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Americans bought more than 200-million disposable cameras last year. In fact, most people who still use film use a disposable camera. Now there are disposable digital cameras. Consumer Reports just took a look at what they offer.
These days, when you see people taking pictures, odds are they're using a digital camera.
"We like digital cameras because they produce better results," says Noi Yamamoto. "You can see the picture as you're taking them and know if you got the shot or not," explained Jim Trythall. And Lyn Bush says, "The biggest thing I like about it, immediately you can look and see if the picture is good."
Consumer Reports just tested disposable digital cameras. One from CVS is called Digital One Time Use Camera. The other is the Dakota Digital Single-Use Camera.
"With the single-use digital you can make 25 photos. You take the camera back to the store where you got it for processing. You get your prints. You get a CD with the original images on it and you can use that to make more prints at home."
Both cameras have "picture preview and a delete feature." But you don't get all the benefits.
"With a single-use digital you do get a preview screen that lets you see the photo you've taken, but you can only delete the last photo you took," explains David Heim. "With a regular digital camera, you can delete any of your photos."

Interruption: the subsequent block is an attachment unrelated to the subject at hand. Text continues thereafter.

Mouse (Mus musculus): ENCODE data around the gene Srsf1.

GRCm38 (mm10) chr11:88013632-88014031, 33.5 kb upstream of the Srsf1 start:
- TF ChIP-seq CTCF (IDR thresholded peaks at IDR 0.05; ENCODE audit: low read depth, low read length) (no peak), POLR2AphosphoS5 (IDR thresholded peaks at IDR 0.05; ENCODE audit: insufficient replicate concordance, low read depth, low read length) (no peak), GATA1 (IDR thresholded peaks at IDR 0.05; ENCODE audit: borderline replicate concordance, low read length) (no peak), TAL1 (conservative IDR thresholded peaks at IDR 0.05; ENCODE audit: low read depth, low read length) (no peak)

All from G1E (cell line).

To check the quality of the prints, testers took shots of the same images used to test regular digital cameras. The prints from the disposable digitals turned out grainy.
As for the snapshots, Consumer Reports found the flash uneven. All-in-all, the prints weren't nearly as good as those from regular digital cameras. And, when the prints were enlarged, testers found the photo quality really deteriorated.
On top of that, disposable digitals are expensive, 15 to 20 dollars, plus ten dollars for processing. Consumer Reports says if you're just getting into digital photography, a better deal is the three-megapixel camera it named a Best Buy. It's the Fujifilm FinePix A330 for 140 dollars.
You'll get better prints and spend a lot less money in the long run.
With digital cameras, you can find ones with three megapixels all the way up to eight or more. Some are point-and-shoot. Others are single lens reflex. To help you decide which is right for you, ConsumerReports.org has developed a digital photo guide. Just click on the tab, "Electronics and Computers." And, Consumer Reports' July issue, now on newsstands, is devoted to digital photography.
Article source: www.wistv.com by Judi Gatson
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